Newspaper article The Evening Standard (London, England)

Boris Says Putin Ordered Spy Hit; 'HIS DECISION TO DIRECT THE USE OF NERVE AGENT' NATO WARNS KREMLIN: WE STAND TOGETHER Moscow Prepares to Expel Envoys as It Ridicules 'Gavin the Wench'

Newspaper article The Evening Standard (London, England)

Boris Says Putin Ordered Spy Hit; 'HIS DECISION TO DIRECT THE USE OF NERVE AGENT' NATO WARNS KREMLIN: WE STAND TOGETHER Moscow Prepares to Expel Envoys as It Ridicules 'Gavin the Wench'

Article excerpt

Byline: Nicholas Cecil, Joe Murphy and Will Stewart in Moscow

BORIS JOHNSON today said it was "overwhelmingly likely" that Vladimir Putin ordered the Salisbury attack.

Stepping up the accusations against the Kremlin, the Foreign Secretary put the Russian president in the frame for the use of a nerve agent to poison the former spy Sergei Skripal and his daughter earlier this month.

Visiting the Battle of Britain Bunker museum in Uxbridge with his Polish counterpart, Mr Johnson said: "Our quarrel is with Putin's Kremlin, and with his decision and we think it overwhelmingly likely that it was his decision to direct the use of a nerve agent on the streets of the UK, on the streets of Europe, for the first time since the Second World War. That is why we are at odds with Russia."

His words went further than those of Theresa May, who has laid the blame for the attack on Russia but not directly on Mr Putin. They are, however, in line with the findings of the inquiry into the murder of the dissident Alexander Litvinenko in London in 2006, using radioactive Polonium 210, which Continued on Page 4 Continued from Page 1 concluded that the killing was "probably" approved by Mr Putin.

Mr Johnson also warned Russia that the "world is losing patience" amid a backlash over the use of the Novichok nerve agent. Nato said the Kremlin had miscalculated the resolve of the West.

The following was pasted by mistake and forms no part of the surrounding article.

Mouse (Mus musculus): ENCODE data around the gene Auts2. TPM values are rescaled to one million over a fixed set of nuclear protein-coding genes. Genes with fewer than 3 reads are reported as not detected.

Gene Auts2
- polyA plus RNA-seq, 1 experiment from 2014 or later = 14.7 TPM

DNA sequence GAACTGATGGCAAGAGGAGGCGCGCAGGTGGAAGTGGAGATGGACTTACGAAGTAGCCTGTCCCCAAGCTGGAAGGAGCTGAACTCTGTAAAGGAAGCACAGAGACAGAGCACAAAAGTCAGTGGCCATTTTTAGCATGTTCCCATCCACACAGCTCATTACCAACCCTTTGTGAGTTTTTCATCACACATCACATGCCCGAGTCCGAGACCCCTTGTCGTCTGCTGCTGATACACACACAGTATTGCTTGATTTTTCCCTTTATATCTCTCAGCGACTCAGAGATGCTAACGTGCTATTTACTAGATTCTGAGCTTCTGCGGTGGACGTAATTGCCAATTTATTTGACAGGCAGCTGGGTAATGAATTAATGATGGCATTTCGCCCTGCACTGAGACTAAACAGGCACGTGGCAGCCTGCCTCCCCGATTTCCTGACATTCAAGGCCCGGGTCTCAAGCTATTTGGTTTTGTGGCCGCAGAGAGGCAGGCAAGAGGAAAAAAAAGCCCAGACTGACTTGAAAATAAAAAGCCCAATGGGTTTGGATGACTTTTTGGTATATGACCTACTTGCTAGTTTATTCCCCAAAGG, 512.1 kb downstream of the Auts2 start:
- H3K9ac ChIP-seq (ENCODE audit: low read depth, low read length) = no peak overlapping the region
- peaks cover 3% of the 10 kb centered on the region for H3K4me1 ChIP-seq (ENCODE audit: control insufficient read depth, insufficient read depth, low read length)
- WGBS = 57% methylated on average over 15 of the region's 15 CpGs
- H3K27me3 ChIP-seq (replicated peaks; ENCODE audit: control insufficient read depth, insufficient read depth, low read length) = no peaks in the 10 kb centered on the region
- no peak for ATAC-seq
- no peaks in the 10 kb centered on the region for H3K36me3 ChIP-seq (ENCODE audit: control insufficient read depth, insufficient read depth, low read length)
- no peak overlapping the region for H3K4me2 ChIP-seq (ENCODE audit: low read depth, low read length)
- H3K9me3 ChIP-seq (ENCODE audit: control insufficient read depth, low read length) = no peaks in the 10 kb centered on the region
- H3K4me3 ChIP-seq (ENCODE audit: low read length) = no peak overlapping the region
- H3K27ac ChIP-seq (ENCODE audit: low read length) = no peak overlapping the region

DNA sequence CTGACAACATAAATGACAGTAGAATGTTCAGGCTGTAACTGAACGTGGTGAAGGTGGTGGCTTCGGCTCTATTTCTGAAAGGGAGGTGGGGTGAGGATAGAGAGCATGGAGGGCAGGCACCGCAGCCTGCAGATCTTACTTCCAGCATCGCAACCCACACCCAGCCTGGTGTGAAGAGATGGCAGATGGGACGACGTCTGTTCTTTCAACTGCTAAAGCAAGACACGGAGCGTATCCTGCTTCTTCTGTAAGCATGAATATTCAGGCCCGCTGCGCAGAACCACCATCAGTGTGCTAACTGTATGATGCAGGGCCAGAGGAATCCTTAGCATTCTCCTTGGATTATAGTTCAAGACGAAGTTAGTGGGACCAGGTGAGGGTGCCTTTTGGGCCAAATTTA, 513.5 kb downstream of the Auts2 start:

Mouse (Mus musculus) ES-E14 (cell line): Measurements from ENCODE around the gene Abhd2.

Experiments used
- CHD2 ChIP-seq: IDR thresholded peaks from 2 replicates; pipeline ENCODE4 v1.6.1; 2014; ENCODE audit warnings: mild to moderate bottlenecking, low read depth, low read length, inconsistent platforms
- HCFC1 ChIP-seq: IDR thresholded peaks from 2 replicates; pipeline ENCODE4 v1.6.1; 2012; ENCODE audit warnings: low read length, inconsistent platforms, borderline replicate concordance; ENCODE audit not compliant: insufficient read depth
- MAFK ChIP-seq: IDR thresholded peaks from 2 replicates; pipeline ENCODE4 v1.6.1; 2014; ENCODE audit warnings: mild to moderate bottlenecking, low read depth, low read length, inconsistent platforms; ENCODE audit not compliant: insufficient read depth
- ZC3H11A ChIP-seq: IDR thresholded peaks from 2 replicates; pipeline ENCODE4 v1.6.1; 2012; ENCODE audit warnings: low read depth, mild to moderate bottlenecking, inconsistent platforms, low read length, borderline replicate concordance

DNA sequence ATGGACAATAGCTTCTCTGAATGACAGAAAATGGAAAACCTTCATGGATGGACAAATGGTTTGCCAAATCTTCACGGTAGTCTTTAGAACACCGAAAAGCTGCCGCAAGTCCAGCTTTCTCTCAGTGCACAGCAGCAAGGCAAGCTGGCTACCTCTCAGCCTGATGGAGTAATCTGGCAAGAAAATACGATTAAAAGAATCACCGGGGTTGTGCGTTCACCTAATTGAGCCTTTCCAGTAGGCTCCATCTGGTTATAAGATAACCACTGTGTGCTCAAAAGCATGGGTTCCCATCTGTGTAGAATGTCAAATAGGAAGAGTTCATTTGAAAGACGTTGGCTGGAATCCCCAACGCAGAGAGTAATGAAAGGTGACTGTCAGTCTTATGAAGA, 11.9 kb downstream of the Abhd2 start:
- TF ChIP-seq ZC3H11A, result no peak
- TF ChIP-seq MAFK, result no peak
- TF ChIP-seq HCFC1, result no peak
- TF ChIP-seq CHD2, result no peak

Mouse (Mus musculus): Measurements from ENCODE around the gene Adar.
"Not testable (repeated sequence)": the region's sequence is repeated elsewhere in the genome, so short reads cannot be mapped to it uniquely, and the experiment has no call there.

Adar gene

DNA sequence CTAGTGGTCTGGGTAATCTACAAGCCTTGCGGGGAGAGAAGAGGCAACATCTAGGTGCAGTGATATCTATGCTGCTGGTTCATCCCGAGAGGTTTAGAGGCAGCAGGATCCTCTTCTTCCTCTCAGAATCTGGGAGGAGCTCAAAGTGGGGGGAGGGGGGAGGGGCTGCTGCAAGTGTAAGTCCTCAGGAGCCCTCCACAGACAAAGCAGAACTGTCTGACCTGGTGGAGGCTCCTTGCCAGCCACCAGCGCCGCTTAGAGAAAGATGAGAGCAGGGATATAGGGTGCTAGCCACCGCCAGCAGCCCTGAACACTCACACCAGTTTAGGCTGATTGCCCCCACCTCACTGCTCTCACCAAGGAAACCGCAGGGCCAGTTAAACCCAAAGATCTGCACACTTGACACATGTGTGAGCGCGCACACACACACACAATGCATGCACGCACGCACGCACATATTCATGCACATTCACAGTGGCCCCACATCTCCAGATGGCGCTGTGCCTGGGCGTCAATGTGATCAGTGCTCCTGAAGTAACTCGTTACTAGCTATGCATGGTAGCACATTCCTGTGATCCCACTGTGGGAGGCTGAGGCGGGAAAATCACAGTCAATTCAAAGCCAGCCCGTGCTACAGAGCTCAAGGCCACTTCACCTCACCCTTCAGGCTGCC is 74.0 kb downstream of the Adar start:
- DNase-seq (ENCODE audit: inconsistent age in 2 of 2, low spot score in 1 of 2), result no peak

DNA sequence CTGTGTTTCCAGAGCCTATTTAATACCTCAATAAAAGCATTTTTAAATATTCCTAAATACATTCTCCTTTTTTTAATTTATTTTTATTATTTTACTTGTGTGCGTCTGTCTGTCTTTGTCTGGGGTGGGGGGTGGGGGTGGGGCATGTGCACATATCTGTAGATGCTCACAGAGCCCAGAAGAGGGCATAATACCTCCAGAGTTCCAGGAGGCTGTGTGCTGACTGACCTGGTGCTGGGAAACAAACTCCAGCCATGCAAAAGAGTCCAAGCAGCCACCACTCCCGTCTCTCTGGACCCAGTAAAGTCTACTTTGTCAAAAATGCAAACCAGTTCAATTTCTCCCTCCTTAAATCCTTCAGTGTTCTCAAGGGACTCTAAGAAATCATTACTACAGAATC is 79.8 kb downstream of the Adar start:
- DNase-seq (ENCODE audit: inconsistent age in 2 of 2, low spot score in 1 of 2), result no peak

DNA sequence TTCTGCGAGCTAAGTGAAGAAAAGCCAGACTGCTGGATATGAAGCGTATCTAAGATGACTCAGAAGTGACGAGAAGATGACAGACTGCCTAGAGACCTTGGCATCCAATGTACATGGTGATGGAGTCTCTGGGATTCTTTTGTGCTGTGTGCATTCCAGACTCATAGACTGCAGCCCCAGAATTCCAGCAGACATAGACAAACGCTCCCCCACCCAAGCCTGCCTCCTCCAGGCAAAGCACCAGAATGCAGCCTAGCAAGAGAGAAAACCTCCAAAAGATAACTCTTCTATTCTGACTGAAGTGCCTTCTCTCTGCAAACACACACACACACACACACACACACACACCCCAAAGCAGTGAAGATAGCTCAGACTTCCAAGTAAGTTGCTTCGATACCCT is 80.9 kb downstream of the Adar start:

Moscow, however, taunted Defence Secretary Gavin Williamson, who yesterday told Russia to "go away and shut up". Sergey Lavrov, the foreign minister, suggested the MP "lacks education" and Major-General Igor Konashenkov, a spokesman at Russia's defence ministry, said: "The market wench talk that British defence secretary Gavin Williamson resorted to reflects his extreme intellectual impotency. It proves the deficiency of London's accusations thrown at Russia in the past but also the inadequacy of the accusers."

Mr Lavrov also confirmed that Moscow would expel British diplomats in retaliation for Mrs May's move on Wednesday. She ordered 23 Russian envoys suspected of spying to pack their bags fol-lowing the conclusion that Russia was behind the poisoning of Mr Skripal who was convicted of spying for MI6 in 2006 and his daughter Yulia, 33. The Kremlin denies involvement.

Nato chief Jens Stoltenberg, who was briefed by Britain's national security adviser, Sir Mark Sedwill, in Brussels, said: "Russia has underestimated the resolve and unity of Nato allies. The Nato allies express strong political support for the UK. We have no reason to doubt the findings and assessments made by the British government." The UK and Poland are stepping up the battle against Russian "disinformation" and will also work with nations on Russia's borders to defend their institutions.

In Uxbridge, Mr Johnson signed a memorandum of understanding with the Polish foreign minister, Jacek Czaputowicz. …

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